I may be showing my geeky roots (although given that I run a gaming blog that should be apparent), but I really enjoy linguistics — basically the study of language. Language is such a fluid thing, always evolving. Sometimes this is a curse, however. It kills my soul a little every time I hear someone use text-speak in face-to-face conversations. Abbreviations existed because we used to be limited to the number of characters in texts. Last time I checked, we weren’t limited with our words, and spelling out the abbreviation is no faster than just saying it.
Anyway… I bring this up because if you understand language, it can sometimes give you insight into a thing. For example, Teslagrad. Teslagrad is an indie game that’s been in my Steam library for a while now & I’m finally getting around to playing it. Most games try to have a catchy title that gives you a hint as to what it’s about. But Teslagrad literally spells it out for you. Many of you are probably familiar with the name Tesla, as Nikola Telsa crops up fairly frequently in gaming, & is most well-known for his inventions into electricity. But even more literally, “telsa” is a unit of measure for the strength of a magnetic field. And “grad,” as I learned by looking it up, is a Slavic term for town, castle or fortified city, & was frequently added to the end of city’s names. Therefore, in a sense Teslagrad means “magnetic fortress”.
I find this so inordinately interesting to the point of spelling it out because in Teslagrad, the developers seemed have put a great deal of attention on telling a story without actually telling a story. Aside from the title on the opening scene, I don’t think I’ve seen a single written word. Everything in the game is portrayed through action, scenery & icons.
Quite literally, Teslagrad is about a magnetic castle. The story, as told by the actions of the characters, are as such:
A baby is dropped off in the dark of night by a man who is possibly his father, given how similar they look. Years later, a man arrives with his troops to lay siege to the city. The boy is hounded by the soldiers, forced to flee his home. He seeks shelter in the strange, giant tower at the center of the town. Upon entering, he discovers strange devices that allow him to affect the magnetism of various objects to help him overcome the obstacles and guardians he faces. Interestingly, the statues & images in the tower all wear similar clothing to the man we see dropping the baby off. While exploring, the boy learns about a king who once allied himself with the “electrical wizards” who built the tower. But when the king wanted the wizards to help him go to war, a schism emerged. And while he went to war, suffering heavy loses without the wizards’ aid, they fortified the tower, built defenses, & hid their secrets. What’s more, the boy may be connected, perhaps even destined to reach the top & find what’s hidden away.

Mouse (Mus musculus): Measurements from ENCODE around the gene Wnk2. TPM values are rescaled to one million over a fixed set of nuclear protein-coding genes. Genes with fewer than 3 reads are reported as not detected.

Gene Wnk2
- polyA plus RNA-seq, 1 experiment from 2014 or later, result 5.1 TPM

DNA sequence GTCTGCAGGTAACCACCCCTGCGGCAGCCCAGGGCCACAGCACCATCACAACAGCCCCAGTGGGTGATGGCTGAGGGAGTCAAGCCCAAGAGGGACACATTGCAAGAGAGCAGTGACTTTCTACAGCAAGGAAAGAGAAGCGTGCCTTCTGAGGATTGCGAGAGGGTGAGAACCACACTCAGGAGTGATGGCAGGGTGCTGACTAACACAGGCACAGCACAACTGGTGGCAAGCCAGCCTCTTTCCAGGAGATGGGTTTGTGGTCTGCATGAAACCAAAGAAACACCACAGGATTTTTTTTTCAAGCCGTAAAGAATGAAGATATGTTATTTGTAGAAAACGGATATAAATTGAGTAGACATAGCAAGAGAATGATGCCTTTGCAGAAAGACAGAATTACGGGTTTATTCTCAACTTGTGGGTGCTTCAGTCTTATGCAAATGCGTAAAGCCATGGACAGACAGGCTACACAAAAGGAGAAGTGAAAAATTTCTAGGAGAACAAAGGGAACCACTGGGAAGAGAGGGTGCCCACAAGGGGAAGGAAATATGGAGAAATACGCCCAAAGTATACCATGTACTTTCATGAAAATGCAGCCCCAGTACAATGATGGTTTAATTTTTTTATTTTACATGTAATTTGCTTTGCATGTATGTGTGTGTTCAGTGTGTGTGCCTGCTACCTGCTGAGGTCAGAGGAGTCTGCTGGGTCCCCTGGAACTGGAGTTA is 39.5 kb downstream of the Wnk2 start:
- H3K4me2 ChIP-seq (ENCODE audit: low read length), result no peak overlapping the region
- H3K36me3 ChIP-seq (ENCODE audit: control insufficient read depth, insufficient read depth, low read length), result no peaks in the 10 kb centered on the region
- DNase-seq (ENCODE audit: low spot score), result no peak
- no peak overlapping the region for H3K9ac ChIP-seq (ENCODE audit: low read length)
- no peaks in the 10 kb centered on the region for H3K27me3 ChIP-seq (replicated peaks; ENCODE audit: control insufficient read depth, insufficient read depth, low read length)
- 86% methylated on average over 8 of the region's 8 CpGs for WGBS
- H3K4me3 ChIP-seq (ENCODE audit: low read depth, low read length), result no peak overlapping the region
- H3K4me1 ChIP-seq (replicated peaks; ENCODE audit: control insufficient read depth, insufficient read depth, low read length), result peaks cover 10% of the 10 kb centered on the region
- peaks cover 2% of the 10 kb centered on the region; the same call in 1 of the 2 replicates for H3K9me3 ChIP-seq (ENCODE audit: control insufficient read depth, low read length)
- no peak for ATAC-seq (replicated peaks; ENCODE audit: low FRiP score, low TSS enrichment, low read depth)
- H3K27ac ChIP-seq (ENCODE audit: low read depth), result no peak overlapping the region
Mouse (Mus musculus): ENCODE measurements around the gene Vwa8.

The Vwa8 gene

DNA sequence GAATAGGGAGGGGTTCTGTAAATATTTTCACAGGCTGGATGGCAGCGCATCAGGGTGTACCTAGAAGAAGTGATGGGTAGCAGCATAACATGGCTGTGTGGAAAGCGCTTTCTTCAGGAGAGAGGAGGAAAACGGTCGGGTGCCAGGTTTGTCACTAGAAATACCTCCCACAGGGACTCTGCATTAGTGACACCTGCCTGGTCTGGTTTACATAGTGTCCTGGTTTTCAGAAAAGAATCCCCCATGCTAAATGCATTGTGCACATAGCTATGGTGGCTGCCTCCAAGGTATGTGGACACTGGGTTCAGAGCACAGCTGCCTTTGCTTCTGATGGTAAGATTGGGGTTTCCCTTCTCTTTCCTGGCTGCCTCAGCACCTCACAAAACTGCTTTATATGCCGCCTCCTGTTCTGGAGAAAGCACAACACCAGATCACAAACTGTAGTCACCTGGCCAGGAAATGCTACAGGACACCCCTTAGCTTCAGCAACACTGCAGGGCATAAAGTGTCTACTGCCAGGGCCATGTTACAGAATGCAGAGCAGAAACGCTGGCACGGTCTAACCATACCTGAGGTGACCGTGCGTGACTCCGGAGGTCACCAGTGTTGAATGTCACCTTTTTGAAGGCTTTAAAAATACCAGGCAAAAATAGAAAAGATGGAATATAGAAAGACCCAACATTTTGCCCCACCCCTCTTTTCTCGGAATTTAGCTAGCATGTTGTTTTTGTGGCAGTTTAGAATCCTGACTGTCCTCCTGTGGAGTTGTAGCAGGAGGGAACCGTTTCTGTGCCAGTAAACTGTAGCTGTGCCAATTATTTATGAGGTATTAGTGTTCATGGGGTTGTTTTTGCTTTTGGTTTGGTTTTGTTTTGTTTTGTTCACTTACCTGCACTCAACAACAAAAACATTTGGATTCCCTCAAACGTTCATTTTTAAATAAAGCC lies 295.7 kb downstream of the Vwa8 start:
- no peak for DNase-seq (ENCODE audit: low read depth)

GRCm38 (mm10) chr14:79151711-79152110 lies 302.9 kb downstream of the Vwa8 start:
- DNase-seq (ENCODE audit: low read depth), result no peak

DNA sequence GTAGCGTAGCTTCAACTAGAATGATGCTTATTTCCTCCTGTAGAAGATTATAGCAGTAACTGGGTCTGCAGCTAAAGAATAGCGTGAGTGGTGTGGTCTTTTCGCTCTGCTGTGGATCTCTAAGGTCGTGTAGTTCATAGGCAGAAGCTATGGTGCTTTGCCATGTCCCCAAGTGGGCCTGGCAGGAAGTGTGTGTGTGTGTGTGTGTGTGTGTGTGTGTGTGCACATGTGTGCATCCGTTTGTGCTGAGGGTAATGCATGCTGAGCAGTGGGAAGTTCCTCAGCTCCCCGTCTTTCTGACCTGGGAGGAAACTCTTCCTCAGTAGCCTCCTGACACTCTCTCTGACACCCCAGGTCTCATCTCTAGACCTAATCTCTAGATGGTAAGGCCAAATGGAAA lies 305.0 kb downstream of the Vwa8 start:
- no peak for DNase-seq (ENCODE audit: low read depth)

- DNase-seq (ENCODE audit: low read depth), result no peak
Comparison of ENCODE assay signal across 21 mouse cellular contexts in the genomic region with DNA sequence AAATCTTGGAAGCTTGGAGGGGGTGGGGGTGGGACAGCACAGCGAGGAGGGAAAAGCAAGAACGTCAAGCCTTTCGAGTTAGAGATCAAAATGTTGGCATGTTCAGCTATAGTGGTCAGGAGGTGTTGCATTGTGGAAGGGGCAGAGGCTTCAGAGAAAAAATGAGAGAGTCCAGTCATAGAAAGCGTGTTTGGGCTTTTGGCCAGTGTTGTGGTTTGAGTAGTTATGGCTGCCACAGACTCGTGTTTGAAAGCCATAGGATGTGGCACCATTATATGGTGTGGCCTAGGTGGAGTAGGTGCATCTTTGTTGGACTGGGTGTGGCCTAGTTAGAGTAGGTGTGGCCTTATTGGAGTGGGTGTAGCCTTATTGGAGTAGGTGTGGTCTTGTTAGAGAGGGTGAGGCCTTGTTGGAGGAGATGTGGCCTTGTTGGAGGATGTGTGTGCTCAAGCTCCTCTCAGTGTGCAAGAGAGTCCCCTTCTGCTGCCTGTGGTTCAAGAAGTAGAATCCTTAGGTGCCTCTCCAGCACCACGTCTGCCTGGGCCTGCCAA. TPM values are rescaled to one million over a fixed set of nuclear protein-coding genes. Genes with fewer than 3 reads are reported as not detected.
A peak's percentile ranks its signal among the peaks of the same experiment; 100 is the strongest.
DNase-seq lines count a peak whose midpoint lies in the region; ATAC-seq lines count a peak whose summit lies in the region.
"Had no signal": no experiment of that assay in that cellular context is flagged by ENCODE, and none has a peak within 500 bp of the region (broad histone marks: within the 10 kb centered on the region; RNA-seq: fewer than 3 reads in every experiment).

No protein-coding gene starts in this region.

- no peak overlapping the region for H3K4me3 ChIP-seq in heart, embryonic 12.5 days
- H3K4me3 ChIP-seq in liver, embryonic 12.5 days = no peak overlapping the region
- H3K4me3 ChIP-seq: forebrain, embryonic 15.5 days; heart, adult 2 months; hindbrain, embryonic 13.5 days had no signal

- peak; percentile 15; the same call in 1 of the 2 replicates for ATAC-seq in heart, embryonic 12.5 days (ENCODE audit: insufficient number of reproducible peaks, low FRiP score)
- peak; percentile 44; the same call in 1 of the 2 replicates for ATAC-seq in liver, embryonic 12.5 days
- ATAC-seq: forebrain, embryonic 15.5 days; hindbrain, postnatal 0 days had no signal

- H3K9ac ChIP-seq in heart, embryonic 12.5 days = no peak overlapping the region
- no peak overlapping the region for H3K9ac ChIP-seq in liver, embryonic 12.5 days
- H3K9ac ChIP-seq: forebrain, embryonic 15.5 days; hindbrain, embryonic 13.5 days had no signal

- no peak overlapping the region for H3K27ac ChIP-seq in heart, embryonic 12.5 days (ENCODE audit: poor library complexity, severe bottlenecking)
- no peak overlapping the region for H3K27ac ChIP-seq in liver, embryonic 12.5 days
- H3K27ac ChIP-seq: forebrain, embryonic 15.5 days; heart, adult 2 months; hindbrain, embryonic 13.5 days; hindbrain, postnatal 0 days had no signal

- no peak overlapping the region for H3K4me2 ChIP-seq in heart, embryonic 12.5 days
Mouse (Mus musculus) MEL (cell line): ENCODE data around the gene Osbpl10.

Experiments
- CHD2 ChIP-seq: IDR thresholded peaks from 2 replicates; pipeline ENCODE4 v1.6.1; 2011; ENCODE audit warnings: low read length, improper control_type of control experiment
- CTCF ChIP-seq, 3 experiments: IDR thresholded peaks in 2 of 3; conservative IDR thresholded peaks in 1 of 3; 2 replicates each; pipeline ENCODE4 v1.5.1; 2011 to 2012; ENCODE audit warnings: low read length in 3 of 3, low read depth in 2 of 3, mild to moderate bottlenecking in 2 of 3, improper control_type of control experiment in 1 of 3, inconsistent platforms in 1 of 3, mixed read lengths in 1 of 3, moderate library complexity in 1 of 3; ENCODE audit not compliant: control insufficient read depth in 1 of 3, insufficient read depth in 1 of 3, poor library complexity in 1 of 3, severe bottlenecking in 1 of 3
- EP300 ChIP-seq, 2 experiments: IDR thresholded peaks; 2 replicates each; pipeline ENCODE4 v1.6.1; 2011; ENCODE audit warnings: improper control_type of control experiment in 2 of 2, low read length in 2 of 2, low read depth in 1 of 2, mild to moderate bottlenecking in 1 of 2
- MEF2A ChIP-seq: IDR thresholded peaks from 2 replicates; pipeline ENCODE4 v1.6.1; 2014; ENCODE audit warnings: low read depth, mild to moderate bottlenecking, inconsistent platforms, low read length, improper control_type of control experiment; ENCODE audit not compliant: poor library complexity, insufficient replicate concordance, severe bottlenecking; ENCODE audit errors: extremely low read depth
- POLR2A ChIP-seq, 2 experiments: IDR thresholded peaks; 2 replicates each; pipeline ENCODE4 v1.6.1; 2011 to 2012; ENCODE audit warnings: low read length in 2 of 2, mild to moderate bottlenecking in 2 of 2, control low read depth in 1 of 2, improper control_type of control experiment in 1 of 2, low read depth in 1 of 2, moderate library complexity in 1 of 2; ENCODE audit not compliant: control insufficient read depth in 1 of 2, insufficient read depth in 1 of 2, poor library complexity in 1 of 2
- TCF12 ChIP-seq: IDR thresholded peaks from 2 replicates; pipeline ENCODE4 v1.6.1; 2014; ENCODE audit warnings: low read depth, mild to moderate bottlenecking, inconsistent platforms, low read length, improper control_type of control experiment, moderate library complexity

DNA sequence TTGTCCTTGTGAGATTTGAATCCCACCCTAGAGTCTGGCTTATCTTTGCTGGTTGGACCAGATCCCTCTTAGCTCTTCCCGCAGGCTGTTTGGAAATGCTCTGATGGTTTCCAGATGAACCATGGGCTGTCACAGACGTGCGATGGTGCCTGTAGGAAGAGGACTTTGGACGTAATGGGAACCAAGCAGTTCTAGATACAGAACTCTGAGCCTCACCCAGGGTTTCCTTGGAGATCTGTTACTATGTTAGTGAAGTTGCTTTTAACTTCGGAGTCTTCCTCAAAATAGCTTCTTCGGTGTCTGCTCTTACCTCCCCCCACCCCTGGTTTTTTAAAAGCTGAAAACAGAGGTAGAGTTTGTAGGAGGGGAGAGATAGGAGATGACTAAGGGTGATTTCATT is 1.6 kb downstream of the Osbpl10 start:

That is as much as I’ve uncovered after exploring just past the second boss. There are still questions to be answered. Who is the man chasing us, as he clearly doesn’t look like the king? Why was the boy chosen? What was he chosen to do?
Mechanically, Teslagrad is a mix of exploration & puzzle-platforming. Think Metroidvania mixed with Limbo. As you explore, you find items that help you progress through the more complicated puzzles, affecting the magnetism of various objects to move forward. Technically, all areas are open to you from the beginning, but you won’t be able to get through until you’ve acquired the right tool. As of writing this I’ve found three “abilities”: the glove (allows me to change the magnetism of objects by punching them), the boots (allows me to dash a short distance through things), & the cloak (allows me to effect my own magnetism). The puzzles get progressively… maybe not harder, but more complicated, requiring the player to learn to use all their skills in tandem to proceed. I’ve also died a lot, but not quite as often as I did in Limbo. But the game is forgiving in that each screen in a savepoint.
So far, my impressions are highly positive. The art & music is phenomenal, & the puzzles are challenging but not frustratingly so. I particularly enjoy the “show don’t tell” philosophy of the game. It gives you the tools & expects you to work out yourself how to use them. But the clues are there, if you look for them. For example, it actually shows you how to defeat the first boss in the corridor leading up to the fight. But you might mistake the drawings for decorative patterns if you aren’t paying attention. It comes across as treating the player like they have some intelligence, which can be rare in games these days.
I’m not sure how long Teslagrad will take to complete, but as I said I’ve passed the second boss, & there are two more plus the final boss. I suppose it all depends on my skills at getting through the challenges. I’m hopeful it won’t make me want to throw my controller through the TV like Limbo did.